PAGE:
Arlington — Imagine traveling from the Dallas-Fort Worth area to Laredo in less than an hour. Currently, such trips only exist in people’s imaginations or science fiction universes where space ships are powered by warp drive, protected by invisible shields and have artificial gravity. However, one group hopes to make such travel a science fact, perhaps even in the next decade. They are members of Virgin Hyperloop One (VHO), which is aiming to revolutionize the concept of mass transportation.
“We’re hoping it’s not a next step; we’re hoping it’s a giant leap,” Ryan Kelly, VHO’s head of marketing and communications, said. “We haven’t seen a new mode of ground transportation, mass transportation in over 100 years.”
VHO is taking its product on a U.S. roadshow to bring the XP-1 hyperloop pod to communities across the United States and start a dialogue about the power of this new form of mass transportation. The company recently stopped in Arlington to unveil XP-1 at AT&T Stadium.
VHO’s proposes people travel in pods that will carry around 28 passengers, which will travel through tubes that can be built above or below ground. The idea is the have a series of self-driving, autonomous passenger pods, which will move like a train, but also will have designated stops where the vehicle leaves the tube, much like a car or truck leaves a highway, so others behind it would not wait for a single pod to stop and unload.
The vehicles will move at aircraft-like speeds, and unlike a train, there would be no stops between starting and ending cities.
“It’s a lot more like cars on a highway,” Kristen Hammer, VHO business development manager, said. “First, there are individual pods holding about 30 people, rather than a train holding hundreds of people.”
Previously, Hammer was the company’s material engineering manager and was involved in design of the system.
The autonomous vehicles also will be overseen by a central command center, said Sarah Lawson, a marketing project manager for VHO.
“The max (speed) will be like 670 mph,” Kelly said. “We could potentially put about 16,000 passengers per hour into a main tube.”
Currently, studies are being done to see how many pods will be needed along a proposed system, Hammer said.
Recently, a prototype, the XP-1, reached a speed of 240 mph on a 550-yard (about 500 meters) test track in Nevada. That test run consisted of reaching top speed in about 300 meters and then braking over the final 200.
VHO’s current design has a pod traveling within a “low-pressure environment” tube, Hammer said.
“From an engineering standpoint, we [call it a] vacuum, but it is closer to air than vacuum,” she said. “We are about 1/100th of an atmosphere, kind of like flying at 200,000 feet. That gives us an aerodynamic advantage to reduce the amount of energy we need to go really fast and allows us to hit speeds you wouldn’t normally hit in the air.”
The pod is propelled through the tube with a linear electric motor, which creates a magnetic field that interacts with magnets on the pod and propels the vehicle.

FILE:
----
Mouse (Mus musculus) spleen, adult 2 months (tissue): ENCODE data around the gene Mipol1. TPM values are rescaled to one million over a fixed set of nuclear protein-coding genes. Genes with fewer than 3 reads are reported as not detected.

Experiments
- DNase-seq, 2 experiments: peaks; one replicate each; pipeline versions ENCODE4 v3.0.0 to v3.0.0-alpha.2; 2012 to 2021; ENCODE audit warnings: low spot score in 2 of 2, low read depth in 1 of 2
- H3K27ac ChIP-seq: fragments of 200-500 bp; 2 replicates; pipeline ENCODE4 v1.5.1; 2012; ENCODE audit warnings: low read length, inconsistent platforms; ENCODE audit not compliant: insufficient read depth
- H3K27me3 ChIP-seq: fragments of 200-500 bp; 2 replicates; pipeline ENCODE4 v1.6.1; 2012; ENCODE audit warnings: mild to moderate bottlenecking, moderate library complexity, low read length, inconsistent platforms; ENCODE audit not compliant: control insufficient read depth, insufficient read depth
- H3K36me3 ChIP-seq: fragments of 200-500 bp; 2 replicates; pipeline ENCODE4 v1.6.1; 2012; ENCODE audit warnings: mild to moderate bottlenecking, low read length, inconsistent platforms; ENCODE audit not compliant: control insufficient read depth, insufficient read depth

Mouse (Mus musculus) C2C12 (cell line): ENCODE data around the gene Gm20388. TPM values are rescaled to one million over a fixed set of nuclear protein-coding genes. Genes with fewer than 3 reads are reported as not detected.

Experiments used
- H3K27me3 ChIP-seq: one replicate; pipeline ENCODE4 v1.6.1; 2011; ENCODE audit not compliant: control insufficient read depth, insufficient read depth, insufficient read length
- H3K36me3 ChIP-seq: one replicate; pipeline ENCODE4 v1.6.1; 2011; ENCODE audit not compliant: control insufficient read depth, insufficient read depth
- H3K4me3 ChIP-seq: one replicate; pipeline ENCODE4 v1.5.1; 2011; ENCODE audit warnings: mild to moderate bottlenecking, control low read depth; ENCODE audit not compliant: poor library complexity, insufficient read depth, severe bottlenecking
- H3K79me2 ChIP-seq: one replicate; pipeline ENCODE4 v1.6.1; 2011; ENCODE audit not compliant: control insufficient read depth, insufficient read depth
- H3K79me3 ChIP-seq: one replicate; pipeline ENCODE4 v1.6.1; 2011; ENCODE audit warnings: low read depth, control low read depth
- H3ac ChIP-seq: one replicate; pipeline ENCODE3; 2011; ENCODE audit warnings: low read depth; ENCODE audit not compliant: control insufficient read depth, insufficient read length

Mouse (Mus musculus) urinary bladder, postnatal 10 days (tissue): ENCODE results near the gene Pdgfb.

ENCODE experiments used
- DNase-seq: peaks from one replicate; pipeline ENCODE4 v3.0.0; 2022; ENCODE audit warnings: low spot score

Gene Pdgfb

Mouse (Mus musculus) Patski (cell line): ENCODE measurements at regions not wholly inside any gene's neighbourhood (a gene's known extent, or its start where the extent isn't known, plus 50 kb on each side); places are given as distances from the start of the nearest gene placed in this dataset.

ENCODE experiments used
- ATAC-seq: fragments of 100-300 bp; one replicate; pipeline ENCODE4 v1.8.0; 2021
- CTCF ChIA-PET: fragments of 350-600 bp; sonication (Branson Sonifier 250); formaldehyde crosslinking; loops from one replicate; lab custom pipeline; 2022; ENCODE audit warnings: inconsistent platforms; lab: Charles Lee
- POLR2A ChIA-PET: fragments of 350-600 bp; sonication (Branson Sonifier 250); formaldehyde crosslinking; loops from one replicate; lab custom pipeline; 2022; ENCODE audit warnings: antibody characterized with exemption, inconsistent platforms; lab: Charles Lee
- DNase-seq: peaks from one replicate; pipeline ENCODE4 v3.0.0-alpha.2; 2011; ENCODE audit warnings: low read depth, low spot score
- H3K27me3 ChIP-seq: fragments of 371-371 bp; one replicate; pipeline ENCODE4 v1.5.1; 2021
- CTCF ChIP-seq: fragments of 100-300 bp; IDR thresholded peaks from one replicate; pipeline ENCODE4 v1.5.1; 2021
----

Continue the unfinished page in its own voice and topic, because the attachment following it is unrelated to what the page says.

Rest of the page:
“Our proposition is to connect cities like metro stops,” Kelly said. “Something that would arrive in 3½ to 5 hours, we can now do in a half hour. You’re creating these mega regions, so the economic benefits are massive.”
Should such a system become viable, then those living in places like Waco or Austin could use it to commute to and from work in the DFW area.
Currently, VHO plans to set up a system in India, which would connect the cities of Pune, a city of about 7 million people, and Mumbai, a city of about 20 million residents. Currently there are people who live in Pune and work in Mumbai, about a four-hour drive, and because of the distance, they stay in Mumbai for multiple days.
“We can connect them with the Hyperloop in about 22 minutes,” Hammer said. “We’re trying to break ground next year, which is pretty aggressive. Our goal is to have people riding that by 2030.”
VHO officials also have met with the North Texas Council of Governments and several chambers of commerce regarding designing a Texas Hyperloop system, as well as a possible testing track.
“Our next step is to get this ready for passenger safety, and we want to get that done by 2024,” Kelly said. “We want to get a certification track somewhere in the United States. Could it be here in this region? That is what we are discussing now.”
Once a VHO system is operable, it will be designed to complement current transportation methods. Passengers could connect with other modes of transit, such as planes or trains, at their destination.
As for what it would cost a passenger to ride from point A to B, Lawson said that is still being studied.
“I can tell you that in Missouri, we did a feasibility study from Kansas City to St. Louis, and that showed the ticket price for a ride in a Hyperloop would actually be about the cost of gas to drive the route,” Lawson said. “It’s really a mass transportation system for all types of people who can do it on a daily basis for [business] or leisure.”
Written by Greg Ford